‘Fire and fury’ diplomacy
Though it wasn’t picked up by anyone in the cowering news media, who were busy hiding under their desks when President Trump warned North Korea that if they continued with their provocation, they would face “fire and fury, the likes of which we’ve never seen before,” Mr. Trump was actually testing a little-known theory of his.
In his 1990 book, “Trump: Surviving at the Top,” he wrote, “Americans have become so accustomed to professional politicians that when they are faced with a strong personality— a man or woman of action — they are afraid, or at least very wary … When we fear leaders of great passion, though, we often forget that the other side fears them, too.” This is a great point. No one has ever seen a U.S. president ‘get in the face ‘of a murderous despot and threaten him with nuclear retaliation the way Mr. Trump did this week by using the term “fire and fury.”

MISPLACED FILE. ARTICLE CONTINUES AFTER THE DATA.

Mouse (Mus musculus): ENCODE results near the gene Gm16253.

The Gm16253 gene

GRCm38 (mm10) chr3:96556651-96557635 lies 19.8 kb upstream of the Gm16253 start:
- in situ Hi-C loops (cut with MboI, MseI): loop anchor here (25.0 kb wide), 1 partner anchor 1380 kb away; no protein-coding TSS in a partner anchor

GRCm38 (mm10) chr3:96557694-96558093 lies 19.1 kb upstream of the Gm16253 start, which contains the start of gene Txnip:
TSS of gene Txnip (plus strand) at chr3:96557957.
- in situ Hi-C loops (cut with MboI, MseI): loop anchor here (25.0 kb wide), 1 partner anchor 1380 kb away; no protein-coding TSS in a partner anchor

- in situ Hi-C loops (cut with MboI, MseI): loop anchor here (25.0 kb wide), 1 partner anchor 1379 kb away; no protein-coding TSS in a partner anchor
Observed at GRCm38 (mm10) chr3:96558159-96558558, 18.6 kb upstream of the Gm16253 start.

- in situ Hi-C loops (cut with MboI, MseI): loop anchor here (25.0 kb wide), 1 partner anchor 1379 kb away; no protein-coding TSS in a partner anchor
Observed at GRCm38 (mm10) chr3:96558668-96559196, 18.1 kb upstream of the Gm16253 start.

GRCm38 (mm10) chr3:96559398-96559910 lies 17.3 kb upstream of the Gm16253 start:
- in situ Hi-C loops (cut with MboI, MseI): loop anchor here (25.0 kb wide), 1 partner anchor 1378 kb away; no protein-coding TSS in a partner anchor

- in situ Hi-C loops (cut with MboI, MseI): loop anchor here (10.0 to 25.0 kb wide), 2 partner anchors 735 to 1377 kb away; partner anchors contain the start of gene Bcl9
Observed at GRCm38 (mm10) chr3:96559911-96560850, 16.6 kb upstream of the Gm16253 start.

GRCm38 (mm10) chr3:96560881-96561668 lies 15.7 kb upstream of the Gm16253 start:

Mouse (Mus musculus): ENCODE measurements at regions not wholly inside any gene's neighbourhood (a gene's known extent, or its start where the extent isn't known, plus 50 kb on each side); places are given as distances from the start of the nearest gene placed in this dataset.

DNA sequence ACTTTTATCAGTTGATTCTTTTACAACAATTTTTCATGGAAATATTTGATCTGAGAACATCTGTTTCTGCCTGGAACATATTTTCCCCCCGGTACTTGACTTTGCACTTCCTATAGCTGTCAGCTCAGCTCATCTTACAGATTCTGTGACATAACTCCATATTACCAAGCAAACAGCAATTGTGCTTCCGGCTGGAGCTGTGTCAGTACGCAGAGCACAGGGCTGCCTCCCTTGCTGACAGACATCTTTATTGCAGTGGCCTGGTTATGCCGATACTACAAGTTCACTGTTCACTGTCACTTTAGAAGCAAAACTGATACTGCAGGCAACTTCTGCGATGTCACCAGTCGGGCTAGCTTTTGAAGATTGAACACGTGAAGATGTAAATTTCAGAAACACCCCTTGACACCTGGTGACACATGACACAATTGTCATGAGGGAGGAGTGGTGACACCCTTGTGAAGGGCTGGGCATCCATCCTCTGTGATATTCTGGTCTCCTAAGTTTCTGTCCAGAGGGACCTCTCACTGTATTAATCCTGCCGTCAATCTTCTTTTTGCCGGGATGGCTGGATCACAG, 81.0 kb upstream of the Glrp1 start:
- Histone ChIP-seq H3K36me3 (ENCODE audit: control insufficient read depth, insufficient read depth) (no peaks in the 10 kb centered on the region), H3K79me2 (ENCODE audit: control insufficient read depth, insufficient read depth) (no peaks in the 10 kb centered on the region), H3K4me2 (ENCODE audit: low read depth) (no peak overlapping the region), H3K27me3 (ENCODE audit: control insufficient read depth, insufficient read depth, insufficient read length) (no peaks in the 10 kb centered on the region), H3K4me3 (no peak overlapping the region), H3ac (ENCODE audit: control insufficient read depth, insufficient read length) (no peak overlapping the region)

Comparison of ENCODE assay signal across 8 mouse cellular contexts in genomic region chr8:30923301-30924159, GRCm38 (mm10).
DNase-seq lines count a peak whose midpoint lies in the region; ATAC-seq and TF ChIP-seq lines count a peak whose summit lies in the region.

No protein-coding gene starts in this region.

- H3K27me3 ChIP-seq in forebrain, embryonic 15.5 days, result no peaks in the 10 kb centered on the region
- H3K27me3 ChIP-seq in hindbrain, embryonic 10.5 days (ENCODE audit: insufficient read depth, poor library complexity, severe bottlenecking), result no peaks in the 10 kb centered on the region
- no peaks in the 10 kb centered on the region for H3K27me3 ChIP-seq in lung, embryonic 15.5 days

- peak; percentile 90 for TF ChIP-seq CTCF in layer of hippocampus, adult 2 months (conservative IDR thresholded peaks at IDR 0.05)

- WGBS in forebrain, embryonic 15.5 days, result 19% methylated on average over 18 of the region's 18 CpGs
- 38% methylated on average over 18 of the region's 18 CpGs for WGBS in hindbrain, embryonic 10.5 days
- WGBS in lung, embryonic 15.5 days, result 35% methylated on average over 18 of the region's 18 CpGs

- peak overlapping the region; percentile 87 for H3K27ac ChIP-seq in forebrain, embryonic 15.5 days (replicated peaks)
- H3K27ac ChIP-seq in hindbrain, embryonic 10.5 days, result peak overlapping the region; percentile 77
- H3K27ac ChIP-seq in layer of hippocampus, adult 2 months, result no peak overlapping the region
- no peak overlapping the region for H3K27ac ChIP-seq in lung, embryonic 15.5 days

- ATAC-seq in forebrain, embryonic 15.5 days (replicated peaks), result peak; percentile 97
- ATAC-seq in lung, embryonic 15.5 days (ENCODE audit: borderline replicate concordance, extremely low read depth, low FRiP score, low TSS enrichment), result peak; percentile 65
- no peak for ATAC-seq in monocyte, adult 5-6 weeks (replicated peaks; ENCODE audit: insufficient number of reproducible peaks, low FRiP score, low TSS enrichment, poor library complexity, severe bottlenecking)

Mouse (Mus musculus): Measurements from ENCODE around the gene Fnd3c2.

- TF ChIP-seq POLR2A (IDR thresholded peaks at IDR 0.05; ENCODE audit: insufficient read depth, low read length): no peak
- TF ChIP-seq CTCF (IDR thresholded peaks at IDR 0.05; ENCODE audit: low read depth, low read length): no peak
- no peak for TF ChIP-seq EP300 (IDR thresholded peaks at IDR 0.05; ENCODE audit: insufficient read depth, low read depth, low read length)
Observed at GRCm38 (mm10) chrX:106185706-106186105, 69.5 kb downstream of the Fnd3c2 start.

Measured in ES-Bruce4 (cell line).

Now I know this scares the pundits, but I daresay it also scares the North Korean leadership. Someone high up in that regime is frightened of the consequences of Mr. Trump unleashing a nuclear assault on that country, and perhaps that person will institute a coup to replace the current regime.
If this desirable result occurs from Mr. Trump’s fiery rhetoric — getting the job done without so much as a shot being fired — wouldn’t it be considered one of the greatest diplomatic moves of all time?